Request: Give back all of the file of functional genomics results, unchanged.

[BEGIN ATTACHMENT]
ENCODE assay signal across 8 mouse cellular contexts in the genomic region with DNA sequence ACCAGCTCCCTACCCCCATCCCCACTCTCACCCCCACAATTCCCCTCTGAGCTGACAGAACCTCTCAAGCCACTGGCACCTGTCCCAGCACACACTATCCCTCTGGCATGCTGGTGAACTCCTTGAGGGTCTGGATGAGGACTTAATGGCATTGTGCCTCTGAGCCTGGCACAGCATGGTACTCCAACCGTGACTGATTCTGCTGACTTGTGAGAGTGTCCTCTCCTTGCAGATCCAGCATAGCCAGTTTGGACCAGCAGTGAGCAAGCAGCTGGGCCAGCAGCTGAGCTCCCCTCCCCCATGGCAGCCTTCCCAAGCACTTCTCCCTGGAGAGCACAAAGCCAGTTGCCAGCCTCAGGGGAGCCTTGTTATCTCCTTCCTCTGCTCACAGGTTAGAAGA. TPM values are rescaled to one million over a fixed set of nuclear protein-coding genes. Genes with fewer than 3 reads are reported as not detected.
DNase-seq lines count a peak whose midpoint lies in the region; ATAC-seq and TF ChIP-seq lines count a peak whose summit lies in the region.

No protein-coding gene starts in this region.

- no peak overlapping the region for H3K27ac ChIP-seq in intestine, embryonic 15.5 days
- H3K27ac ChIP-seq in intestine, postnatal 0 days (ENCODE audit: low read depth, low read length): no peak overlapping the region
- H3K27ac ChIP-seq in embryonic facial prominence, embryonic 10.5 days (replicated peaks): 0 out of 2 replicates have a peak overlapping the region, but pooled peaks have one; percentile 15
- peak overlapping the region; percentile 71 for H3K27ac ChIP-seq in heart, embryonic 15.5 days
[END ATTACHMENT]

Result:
ENCODE assay signal across 8 mouse cellular contexts in the genomic region with DNA sequence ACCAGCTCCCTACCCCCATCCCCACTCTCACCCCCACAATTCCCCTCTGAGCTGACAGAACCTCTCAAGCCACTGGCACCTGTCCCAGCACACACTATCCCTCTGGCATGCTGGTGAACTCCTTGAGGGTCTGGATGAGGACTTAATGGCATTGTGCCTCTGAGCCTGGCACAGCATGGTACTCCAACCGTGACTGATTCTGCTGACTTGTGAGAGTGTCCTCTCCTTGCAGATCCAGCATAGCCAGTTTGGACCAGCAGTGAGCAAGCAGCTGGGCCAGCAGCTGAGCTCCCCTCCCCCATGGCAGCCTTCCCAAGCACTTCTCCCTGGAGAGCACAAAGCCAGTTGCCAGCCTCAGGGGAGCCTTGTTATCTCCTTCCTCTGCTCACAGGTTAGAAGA. TPM values are rescaled to one million over a fixed set of nuclear protein-coding genes. Genes with fewer than 3 reads are reported as not detected.
DNase-seq lines count a peak whose midpoint lies in the region; ATAC-seq and TF ChIP-seq lines count a peak whose summit lies in the region.

No protein-coding gene starts in this region.

- no peak overlapping the region for H3K27ac ChIP-seq in intestine, embryonic 15.5 days
- H3K27ac ChIP-seq in intestine, postnatal 0 days (ENCODE audit: low read depth, low read length): no peak overlapping the region
- H3K27ac ChIP-seq in embryonic facial prominence, embryonic 10.5 days (replicated peaks): 0 out of 2 replicates have a peak overlapping the region, but pooled peaks have one; percentile 15
- peak overlapping the region; percentile 71 for H3K27ac ChIP-seq in heart, embryonic 15.5 days